25 May, 2011

the barefootbaklesa reviews: Virgin Snow [Hatsuyuki No Koi]

Watched this movie again the other day, just wanna share this one more time...

The Barefoot Baklesa Movie Review: Virgin Snow [Hatsuyuki no koi]
Direction: Han Sang-hee
Story and Screenplay: Han Sang-hee and Ban Kazuhiko
Release Date: November 2007

How long are you willing to wait for the one you love? How long can you keep a promise to the one you love? How long can you hold on to the hope that you and your love will find your way to each other again? In the cinematic style that I have come to expect of the Japanese slash Korean wave of films that I have seen these past few years, Virgin Snow presents a unique and well proportioned blend of plot elements that make up a romantic love story that defines the blossoming of a youthful love in places where the old and the new keep their fragile balance cradling the precious hope that love brings with it. [I have learned that there’s an alternative translation to the title in English, The First Snow of Love; more poetic, I think…]

The film begins when Kim Min [played by Korean actor Lee Joon-ki or Lee Jun-ki or Lee Jun-gi if you’re particular about spelling and phonemics] moves to Japan from Korea to follow his father who is a potter and ceramics artist by trade. While going around the city of Kyoto in his bike, Kim Min gets into an accident with a monk also riding a bike. He finds his way to a shrine, and at the ritual purification area [the way I see it, some sort of well or fountain where you wash up before you come into a sacred place], he meets a girl named Nanae [played by Japanese actress Miyasaki Aoi] who helps him tend to that scratch he got on his elbow. Nanae realizes that Min is not Japanese and guides him around the temple complex.

They come upon an Omikoji tree which peaks Min’s curiosity. He learns that an Omikoji tree is part of a fortune-telling tradition with the Japanese. You take your fortune, which you get in the form of a sheet of paper, and you tie it to the Omikoji tree if it reads bad luck; and if it says good luck, you keep it. Nanae tells Min that his fortune says lucky so he keeps it.
Right from the start, you see that these ancient practices are still alive and well in a place as modern and fast-changing as Japan. I mean, from the monk in a bicycle and a peaceful shrine where time seems to have stood still in the midst of the city, the writer could have chosen to place these characters elsewhere to have met for the first time; but this is where that factor of the ancient ways in a modern world comes into play.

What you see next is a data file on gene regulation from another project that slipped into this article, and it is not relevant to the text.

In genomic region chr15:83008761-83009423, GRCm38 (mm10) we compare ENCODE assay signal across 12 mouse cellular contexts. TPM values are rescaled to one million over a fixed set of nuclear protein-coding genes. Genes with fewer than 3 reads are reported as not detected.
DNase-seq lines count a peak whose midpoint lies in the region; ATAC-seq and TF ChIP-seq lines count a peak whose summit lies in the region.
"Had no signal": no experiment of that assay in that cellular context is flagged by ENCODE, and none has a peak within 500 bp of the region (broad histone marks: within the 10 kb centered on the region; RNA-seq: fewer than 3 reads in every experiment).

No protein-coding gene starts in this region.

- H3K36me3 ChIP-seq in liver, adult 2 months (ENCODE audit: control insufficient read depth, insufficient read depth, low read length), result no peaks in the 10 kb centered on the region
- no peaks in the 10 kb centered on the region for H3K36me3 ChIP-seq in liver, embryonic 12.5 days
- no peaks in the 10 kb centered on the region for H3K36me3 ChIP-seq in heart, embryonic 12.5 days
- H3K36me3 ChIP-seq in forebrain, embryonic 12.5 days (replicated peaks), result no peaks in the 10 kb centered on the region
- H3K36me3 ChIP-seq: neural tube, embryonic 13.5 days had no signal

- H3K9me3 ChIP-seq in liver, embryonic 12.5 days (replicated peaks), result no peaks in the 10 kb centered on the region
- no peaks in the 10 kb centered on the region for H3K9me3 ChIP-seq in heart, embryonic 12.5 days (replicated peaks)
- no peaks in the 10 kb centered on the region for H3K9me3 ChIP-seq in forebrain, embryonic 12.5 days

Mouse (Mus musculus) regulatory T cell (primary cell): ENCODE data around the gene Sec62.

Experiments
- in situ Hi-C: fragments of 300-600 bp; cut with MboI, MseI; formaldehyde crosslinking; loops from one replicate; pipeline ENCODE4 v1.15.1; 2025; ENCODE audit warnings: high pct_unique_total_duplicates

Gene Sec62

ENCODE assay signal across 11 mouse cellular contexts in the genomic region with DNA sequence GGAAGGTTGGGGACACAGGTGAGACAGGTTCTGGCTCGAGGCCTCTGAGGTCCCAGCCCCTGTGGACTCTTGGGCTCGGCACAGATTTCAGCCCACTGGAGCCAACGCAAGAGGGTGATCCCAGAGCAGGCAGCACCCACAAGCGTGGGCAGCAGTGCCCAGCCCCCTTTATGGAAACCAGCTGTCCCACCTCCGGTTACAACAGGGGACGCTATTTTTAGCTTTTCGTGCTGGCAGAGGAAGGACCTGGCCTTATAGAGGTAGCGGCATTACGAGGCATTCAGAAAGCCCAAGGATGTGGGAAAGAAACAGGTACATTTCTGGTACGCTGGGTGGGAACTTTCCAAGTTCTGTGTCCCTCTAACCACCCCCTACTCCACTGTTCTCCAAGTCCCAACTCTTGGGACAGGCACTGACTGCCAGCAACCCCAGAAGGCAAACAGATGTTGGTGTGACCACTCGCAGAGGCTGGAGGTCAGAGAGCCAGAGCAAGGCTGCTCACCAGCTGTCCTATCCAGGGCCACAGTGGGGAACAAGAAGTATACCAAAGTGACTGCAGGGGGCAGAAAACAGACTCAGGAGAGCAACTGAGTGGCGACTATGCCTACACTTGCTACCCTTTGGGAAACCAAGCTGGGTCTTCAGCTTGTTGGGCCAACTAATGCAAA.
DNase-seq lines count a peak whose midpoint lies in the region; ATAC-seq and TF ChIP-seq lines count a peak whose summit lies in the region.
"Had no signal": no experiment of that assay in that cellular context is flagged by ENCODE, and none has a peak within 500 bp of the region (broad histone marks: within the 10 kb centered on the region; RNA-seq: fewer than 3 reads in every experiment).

You’re going to love Min as he struggles at being the new Korean guy at school, and you’re going to love him more when he tries to win the heart of Nanae [who also studies at the same high school] which starts out with rather disastrous results.
Indulge this blow-by-blow, if you please: On his way out from his first day at his new school, Min runs after Nanae and catches her by the bridge. Unfortunately, his bike accidentally knocks-off her painting case from her hands and it falls into the stream below. Kim jumps over the bridge to get it but fails to realize that the stream is quite shallow and ends up a bit hurt. And as he victoriously raises the painting case in the air, its contents all drop into the water.

But before I reveal too much [which I often tend to do when I do these movie review posts], allow me to just skip a few things so I don’t get too excited with all the sweet things he does and turn an eye towards objectivity.
Not long ago, I saw this Japanese animated film called Millennium Actress; and the film had quite a premise that said “love is a burden, and often a curse” [non-verbatim, but that’s pretty much the point]. And I realized how this governs the many love stories I have seen of recent vintage from the Japanese. It’s an observation rooted to certain philosophical musings that have been brought to my attention by my friend who studies Japanese philosophy. And as much as I want to veer away from being too profound with such a simple love story, you tend to realize that it is far from simple.
As the story rolls along, Min and Nanae’s love seems to have been built around these ancient practices like the Omikoji tree and the memory books, as well as superstitious urban legends passed on about lovers destined to part if they go to certain places, down to the charm/talisman that Nanae gives Min at the festival, and the promise to meet at a certain place in Korea by the first snowfall to seal their love with that magic or luck that goes with it.

And as their joy is cut abruptly by their untimely separation, Min’s promise to Nanae that he will learn to make fine porcelain for Nanae to paint on seems to have been lost. For when Min returns from Korea to visit his ailing grandmother, he finds out that Nanae has moved out of their home and is nowhere to be found. The seasons would change for these lovers lost to each other more than once until they find one another again. But as season’s change, so do some hearts; and the love they bear lost to the pain the heart feels.
Still, the journey of their love seems far from over. And by journey, you’re literally taken from Japan to Korea and back, but you’re also given this sense of completion –if you could call it that- when Min realizes that all he had to do was keep his simple promise.
If you see the way this movie ends, you’re going to want to watch it all over again and come up with the realization that the wait was all worth it, that some promises are worth keeping, and that if you hold on to your hope, your love will find you where you’ve always waited for him at the first fall of snow.

No comments: